Good News and Bad



Hi, Tony. I heard Mama give you her recipe.  She doesn't do that, you know, unless she really likes someone. I'd say you made the grade.


I'm glad. I like your mother, Sally.  


Oh she is...salt of the earth. I just didn't know what I was gonna do if I didn't get home for a spell.


Puts things in perspective some times, that's for sure.


I had an important decision to make Tony, and, well there's just somethin' about the land, the air, Mama,.. it made it all fall into place for me.


Feel like talking about it?


(calling out)
Sally? It's June on the phone from Milford-Haven!


Oh, fiddle.
(calling out)
Did something happen Mama?

Probably the most salient thing to share about this episode has to do with the overall pacing of the ongoing radio drama. This episode is “false slow” so that the next one could be “true fast.”

Like anything organic, an ongoing drama needs to ebb and flow, with rising emotions at one point, and then a settling back into calm. There are choices to be made when it’s time for an increase of tension. Shall it be sudden, like a lightening strike? Shall it be slow, like a gradually building mud slide? Shall it be a deep rumbling underground or a clap of thunder from overhead?

As these metaphors indicate, the setting, and the connection to nature, is a key part of Milford-Haven. (Spoiler Alert: this is a clue about what happens in the next episode.)

I must add that none of these intentions and subtleties can reach the audience without the talent and expertise of marvelous performers. In this episode you’ll hear several of our cast members at their best: happy, sad, upset, disappointed, content, and concerned, with every shade in between.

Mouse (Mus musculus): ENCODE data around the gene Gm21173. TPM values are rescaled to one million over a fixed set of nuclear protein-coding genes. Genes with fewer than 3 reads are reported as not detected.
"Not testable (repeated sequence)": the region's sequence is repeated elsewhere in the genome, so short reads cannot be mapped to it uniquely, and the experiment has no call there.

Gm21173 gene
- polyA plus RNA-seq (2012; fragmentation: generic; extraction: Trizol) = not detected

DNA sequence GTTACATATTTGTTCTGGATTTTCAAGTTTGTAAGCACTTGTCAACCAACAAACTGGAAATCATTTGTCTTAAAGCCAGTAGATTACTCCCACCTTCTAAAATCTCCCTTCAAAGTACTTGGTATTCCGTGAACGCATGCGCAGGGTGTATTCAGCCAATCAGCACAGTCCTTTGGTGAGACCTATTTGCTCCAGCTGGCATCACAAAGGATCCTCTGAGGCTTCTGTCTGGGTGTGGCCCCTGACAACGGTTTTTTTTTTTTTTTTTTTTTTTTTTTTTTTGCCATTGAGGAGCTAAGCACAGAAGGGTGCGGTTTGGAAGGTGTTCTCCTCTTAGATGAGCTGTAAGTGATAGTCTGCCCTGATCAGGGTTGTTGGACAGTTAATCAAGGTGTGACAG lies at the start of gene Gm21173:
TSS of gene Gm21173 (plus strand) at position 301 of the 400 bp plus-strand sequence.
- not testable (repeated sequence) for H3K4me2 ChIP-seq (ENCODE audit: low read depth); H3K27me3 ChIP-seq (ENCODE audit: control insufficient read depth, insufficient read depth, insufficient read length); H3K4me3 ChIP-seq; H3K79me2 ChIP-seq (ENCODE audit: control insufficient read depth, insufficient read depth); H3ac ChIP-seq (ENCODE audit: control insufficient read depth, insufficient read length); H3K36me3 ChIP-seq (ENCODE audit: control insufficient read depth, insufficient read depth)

This episode does deliver both good news and bad to some of the characters. For Tony Fiorentino and Sally O’Mally, this is a peaceful time of visiting with Sally’s mother in Arkansas. As Sally says, “something about the earth. . .” is soothing to her, and helps her to make a momentous decision. Tony somehow feels it too, happy to be there in a supportive role, and very happy to be enjoying some homemade cooking.

Miranda Jones gets exactly the good news she has asked for: an out-of-town commission. Already this good news is a challenge, in that she has to leave town immediately, and she has to travel to Alaska and doesn’t yet know what she’ll need to pack, now how she’ll make arrangements while she’s away.

But Cynthia Radcliffe gets bad news when Zack calls to say he needs some time away from her. Her anger and disappointment is not enough to guilt Zack into changing his mind. And now comes an interesting plot twist. While he experiences relief at getting away from home, and eager anticipation of reconnecting with Miranda, he doesn’t know Miranda will be gone by the time he arrives. This intertwining of plot lines is another key to writing an ongoing drama. Each character must authentically follow his or her own impulses and goals, and at the same those pathways must intersect in order to reveal the story’s underlying themes.

One more interesting element is the internal bad news/good news some characters are experiencing. Some are cavalier about how their actions affect others. Zelda McIntyre , for example, is only interested in servicing her own ambitions, regardless of how this may inconvenience or even hurt others. But others have a moral compass, as when Kevin reveals to Susan that he feels his employer is asking him to ignore rules and good business practice.

Of course the biggest news is delivered in the last line of the final scene of the episode . . . but I’ll let you listen to that for yourself.

So now . . join us for Season 2 by downloading the episode or subscribing to Season 2, tune in to your favorite device, and join us in . . . Milford-Haven!

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